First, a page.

Multidisciplinary materials

Our collaboration across scientific and engineering disciplines integrates materials characterisation, design and manufacturing expertise ­which results in advanced new materials with purpose-built properties.

Our capabilities include:

  • Integrated computational materials engineering
  • Blast-protection materials
  • Advanced diamond science
  • Drag-reduction surfaces
  • Ceramics, polymers and metals
  • Bio-functional, nano-medicine and medical implant materials
  • Auxetic, meta and nano-photonic materials
  • Organic electronic materials.

Our research has led to:

  • Ceramic powder-based rotors
  • Ceramic armour for personal protective systems
  • Nlast-protection modelling for defence environments
  • 3D printing of polymers, metal alloys and biomaterials.
Hear from Professor Tuan Ngo on his research on novel materials for high strength armour and vehicles subjected to extreme blasts and ballistics.

Case study: Lightweight body armour

Understanding high-temperature ceramics has been a crucial part of developing new boron-carbide body armour now being used to protect Australian soldiers during active deployment.

The highest impact application

For the new armour, our researchers produced a high-strength and lightweight ceramic in curved shapes that is tough enough to stop an armour-piercing bullet, but up to 20 per cent lighter than previously used armour.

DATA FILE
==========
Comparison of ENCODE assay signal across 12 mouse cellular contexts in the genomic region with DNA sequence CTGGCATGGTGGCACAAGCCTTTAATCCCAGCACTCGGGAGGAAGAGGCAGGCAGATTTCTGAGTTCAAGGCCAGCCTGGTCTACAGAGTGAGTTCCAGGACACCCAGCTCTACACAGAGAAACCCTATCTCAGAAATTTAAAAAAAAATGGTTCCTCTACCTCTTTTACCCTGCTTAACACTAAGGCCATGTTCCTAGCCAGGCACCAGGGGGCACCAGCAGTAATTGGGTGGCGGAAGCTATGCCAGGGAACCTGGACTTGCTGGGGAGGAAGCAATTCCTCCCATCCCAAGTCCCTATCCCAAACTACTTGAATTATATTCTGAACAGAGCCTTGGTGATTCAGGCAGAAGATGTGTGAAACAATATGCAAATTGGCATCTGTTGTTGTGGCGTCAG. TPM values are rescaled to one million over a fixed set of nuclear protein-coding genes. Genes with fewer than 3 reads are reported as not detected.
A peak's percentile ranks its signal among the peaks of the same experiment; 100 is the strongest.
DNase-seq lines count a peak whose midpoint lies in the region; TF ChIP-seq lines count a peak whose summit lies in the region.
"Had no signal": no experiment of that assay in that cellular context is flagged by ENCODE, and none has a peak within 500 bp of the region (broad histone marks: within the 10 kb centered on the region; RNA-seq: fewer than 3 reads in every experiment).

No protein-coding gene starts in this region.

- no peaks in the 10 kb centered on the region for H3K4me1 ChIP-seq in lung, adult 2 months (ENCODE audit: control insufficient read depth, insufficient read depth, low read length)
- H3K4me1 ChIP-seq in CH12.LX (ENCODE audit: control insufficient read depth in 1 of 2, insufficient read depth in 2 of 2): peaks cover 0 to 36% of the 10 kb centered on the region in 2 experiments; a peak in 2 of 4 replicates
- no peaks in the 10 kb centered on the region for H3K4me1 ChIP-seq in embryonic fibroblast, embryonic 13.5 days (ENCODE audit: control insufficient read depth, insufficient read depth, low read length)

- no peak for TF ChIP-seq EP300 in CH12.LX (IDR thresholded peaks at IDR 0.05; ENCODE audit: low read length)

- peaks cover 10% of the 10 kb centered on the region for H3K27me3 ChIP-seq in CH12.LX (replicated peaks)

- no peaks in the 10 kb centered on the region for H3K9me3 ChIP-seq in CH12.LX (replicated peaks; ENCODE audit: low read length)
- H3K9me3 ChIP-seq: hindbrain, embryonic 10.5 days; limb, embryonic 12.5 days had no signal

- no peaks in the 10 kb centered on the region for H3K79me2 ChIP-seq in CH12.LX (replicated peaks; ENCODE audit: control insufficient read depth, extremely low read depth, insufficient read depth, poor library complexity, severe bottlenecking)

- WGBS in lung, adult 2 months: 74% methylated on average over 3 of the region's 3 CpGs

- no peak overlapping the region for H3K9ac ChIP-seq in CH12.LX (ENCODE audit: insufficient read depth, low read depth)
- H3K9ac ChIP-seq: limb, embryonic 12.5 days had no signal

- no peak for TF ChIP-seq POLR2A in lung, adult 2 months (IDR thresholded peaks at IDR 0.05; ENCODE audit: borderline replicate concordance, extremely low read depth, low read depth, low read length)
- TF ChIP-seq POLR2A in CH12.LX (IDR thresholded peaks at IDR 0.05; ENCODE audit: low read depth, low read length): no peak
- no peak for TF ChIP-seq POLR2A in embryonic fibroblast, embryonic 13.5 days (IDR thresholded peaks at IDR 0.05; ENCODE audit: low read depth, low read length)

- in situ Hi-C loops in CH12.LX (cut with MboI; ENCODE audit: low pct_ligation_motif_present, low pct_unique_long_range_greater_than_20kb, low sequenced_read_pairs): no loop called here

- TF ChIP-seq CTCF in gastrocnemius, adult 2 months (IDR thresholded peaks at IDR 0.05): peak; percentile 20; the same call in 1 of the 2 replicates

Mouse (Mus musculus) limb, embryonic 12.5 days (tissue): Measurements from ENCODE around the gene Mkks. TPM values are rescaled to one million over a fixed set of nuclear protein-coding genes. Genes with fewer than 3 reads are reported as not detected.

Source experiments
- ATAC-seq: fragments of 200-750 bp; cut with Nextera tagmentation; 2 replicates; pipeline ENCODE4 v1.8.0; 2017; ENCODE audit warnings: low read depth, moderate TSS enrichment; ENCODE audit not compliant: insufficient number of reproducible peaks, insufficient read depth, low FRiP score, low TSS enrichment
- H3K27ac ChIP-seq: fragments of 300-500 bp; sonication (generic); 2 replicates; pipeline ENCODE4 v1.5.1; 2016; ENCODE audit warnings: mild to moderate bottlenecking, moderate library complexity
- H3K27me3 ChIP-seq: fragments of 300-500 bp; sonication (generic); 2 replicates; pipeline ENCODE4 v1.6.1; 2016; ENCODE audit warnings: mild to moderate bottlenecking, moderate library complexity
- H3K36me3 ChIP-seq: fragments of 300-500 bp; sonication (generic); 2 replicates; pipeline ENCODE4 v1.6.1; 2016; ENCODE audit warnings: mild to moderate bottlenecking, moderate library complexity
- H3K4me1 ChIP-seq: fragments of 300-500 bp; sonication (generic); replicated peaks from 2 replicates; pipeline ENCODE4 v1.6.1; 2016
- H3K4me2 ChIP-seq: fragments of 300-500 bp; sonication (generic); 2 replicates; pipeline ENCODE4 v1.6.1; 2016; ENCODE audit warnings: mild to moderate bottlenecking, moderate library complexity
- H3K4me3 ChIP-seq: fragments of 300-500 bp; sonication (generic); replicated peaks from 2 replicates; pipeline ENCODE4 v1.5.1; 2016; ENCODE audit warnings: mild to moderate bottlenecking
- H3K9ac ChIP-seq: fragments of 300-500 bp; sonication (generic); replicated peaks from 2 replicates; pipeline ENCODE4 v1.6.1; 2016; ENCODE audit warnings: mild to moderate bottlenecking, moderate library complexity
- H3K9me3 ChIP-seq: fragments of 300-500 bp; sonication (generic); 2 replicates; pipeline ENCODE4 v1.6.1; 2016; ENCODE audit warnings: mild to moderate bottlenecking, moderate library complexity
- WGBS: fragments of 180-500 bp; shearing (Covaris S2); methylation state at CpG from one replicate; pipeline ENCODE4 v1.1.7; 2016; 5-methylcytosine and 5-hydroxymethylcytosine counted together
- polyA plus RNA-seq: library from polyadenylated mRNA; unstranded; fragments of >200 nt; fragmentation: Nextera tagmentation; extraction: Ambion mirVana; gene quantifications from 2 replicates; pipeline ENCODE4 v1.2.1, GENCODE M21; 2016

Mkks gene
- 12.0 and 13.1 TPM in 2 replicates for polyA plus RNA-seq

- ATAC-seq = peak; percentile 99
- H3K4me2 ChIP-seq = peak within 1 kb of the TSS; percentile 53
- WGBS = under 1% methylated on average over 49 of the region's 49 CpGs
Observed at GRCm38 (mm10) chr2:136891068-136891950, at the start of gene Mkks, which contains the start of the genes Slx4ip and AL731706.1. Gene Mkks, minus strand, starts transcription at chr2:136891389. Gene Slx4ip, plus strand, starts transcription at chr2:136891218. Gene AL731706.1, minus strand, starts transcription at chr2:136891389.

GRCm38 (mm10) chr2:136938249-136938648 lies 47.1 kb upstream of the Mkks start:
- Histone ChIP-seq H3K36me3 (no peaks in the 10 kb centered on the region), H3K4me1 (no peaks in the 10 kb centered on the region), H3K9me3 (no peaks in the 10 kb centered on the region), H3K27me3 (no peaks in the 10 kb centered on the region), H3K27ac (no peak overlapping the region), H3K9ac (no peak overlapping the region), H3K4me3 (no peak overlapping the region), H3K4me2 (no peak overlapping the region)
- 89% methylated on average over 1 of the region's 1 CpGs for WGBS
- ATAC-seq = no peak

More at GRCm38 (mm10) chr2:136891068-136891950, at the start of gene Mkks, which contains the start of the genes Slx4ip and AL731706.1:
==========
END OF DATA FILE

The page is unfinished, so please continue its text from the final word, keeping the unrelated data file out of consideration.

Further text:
For a single breastplate, this could reduce the weight a soldier carries by 600 grams, providing better protection while improving their mobility and endurance.

Defence at a molecular level

The armour demonstrates how molecular-level manipulation of chemistry can be used to tailor ceramics for specific high-performance end-use requirements.

The armour can be produced with near-net shaping, offering the potential to tailor armour for specific body shapes, including for frontline female combatants. Professor George Franks, the leader of the project, says other armour pieces are being developed, including front helmet plates and protection for the upper arms.

This research was part of a Defence Materials Technology Centre project. Other partners included CSIRO, the Swinburne University of Technology, the Victorian Centre for Advanced Materials Manufacturing and Australian Defence Apparel, which manufactures the armour.